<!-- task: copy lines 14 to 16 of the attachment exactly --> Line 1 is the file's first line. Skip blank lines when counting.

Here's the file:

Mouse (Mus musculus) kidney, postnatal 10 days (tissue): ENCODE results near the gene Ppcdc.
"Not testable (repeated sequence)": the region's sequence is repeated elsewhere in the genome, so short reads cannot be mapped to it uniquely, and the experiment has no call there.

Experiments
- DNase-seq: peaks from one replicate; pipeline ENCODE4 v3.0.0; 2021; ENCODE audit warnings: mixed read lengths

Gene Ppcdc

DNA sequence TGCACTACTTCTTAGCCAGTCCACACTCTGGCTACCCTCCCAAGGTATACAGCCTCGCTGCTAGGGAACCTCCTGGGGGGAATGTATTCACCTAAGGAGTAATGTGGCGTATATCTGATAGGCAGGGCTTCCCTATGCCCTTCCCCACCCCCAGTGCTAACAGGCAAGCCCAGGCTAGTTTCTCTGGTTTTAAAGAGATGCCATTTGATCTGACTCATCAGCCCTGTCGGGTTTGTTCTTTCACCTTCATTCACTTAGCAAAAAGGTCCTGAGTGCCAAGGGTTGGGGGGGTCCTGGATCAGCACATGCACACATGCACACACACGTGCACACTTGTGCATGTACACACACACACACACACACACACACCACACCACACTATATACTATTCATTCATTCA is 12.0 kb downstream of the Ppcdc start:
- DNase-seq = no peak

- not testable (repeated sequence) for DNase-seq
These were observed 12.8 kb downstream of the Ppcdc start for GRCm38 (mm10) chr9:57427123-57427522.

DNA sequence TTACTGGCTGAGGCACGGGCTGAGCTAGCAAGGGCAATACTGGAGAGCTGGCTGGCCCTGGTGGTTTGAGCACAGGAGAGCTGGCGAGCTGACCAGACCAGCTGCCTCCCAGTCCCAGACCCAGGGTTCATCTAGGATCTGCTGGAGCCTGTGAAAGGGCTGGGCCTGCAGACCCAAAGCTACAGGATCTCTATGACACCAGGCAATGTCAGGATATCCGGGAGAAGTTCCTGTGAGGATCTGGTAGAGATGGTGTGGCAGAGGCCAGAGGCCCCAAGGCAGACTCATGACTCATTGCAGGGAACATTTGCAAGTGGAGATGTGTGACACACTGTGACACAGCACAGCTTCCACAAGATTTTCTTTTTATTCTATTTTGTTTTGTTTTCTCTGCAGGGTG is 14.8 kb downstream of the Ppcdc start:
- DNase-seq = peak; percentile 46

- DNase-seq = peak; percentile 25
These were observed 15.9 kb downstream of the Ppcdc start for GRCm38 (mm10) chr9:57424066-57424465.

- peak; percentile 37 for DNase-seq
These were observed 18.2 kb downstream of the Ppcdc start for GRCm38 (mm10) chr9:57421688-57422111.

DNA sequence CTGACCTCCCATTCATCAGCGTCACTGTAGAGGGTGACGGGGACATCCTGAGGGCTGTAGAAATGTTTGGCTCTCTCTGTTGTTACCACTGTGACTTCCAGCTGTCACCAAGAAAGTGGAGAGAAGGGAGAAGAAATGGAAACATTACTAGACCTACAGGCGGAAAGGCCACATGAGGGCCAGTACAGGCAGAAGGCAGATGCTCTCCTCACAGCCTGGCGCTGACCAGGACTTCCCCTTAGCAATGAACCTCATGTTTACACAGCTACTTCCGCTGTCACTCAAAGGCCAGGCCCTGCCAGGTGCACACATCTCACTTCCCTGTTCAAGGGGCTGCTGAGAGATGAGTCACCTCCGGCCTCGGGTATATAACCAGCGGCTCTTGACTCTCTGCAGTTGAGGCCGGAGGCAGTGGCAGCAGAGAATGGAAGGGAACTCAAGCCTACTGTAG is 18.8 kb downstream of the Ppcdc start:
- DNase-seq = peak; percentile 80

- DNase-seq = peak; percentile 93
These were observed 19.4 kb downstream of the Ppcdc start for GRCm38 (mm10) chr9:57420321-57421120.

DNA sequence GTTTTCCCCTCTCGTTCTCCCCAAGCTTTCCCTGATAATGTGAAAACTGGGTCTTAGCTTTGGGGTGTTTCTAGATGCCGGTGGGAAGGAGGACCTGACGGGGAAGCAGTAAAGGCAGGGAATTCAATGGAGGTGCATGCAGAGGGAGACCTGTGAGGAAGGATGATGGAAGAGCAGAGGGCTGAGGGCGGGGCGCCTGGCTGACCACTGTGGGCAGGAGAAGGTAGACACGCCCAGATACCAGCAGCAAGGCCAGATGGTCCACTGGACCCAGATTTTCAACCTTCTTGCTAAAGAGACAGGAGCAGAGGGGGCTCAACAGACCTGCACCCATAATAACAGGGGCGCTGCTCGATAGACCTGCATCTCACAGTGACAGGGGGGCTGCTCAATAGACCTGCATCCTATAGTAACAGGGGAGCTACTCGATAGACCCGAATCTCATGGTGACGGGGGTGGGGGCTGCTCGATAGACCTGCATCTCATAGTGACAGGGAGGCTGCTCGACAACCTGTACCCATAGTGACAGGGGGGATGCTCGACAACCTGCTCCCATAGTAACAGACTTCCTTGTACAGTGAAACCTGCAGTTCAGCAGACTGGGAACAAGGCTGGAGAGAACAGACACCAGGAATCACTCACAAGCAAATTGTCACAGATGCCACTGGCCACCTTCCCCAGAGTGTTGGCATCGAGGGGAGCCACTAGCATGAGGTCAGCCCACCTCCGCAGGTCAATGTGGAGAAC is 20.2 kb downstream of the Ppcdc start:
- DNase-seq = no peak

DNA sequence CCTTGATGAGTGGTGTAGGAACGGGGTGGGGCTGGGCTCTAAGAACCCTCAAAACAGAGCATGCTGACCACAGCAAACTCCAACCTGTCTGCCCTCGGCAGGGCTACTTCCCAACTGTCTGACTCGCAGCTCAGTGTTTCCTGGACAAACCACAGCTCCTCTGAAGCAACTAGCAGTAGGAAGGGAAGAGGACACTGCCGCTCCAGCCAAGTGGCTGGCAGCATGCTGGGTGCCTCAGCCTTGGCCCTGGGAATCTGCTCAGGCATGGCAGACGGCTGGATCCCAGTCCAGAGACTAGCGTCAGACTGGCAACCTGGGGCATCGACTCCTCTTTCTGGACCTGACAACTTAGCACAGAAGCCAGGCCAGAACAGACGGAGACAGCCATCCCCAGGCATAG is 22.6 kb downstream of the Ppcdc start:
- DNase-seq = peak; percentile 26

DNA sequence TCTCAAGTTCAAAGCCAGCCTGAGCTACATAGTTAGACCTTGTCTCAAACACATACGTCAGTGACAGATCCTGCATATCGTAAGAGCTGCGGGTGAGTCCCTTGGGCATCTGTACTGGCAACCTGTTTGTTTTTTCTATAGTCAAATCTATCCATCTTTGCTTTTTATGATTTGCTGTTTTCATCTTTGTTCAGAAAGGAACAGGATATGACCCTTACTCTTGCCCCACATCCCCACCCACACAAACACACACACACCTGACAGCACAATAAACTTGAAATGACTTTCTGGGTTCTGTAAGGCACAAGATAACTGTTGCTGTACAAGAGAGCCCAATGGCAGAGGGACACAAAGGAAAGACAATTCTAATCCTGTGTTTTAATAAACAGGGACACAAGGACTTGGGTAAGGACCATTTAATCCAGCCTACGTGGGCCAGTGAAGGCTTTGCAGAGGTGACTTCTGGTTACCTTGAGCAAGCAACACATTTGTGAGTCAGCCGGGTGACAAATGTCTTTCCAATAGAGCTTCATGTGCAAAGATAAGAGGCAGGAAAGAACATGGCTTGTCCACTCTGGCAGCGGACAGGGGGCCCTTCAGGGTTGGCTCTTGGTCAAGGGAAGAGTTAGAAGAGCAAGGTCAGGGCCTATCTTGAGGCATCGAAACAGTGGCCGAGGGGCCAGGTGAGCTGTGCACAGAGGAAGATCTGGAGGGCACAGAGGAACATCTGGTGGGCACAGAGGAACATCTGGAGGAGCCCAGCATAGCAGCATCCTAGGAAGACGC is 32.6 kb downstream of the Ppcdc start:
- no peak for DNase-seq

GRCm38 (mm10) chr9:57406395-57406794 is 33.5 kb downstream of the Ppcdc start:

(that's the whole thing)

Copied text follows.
- peak; percentile 37 for DNase-seq
These were observed 18.2 kb downstream of the Ppcdc start for GRCm38 (mm10) chr9:57421688-57422111.

DNA sequence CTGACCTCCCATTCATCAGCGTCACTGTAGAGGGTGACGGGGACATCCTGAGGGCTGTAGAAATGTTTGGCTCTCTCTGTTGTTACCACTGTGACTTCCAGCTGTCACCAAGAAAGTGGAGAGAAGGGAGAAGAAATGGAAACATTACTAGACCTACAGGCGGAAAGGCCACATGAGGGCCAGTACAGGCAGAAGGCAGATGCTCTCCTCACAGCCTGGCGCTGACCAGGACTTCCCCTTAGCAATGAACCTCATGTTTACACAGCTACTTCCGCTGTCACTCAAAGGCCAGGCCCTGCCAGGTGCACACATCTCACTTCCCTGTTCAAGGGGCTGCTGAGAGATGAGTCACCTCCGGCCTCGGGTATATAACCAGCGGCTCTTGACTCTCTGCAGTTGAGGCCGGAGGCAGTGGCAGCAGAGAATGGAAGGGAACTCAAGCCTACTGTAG is 18.8 kb downstream of the Ppcdc start: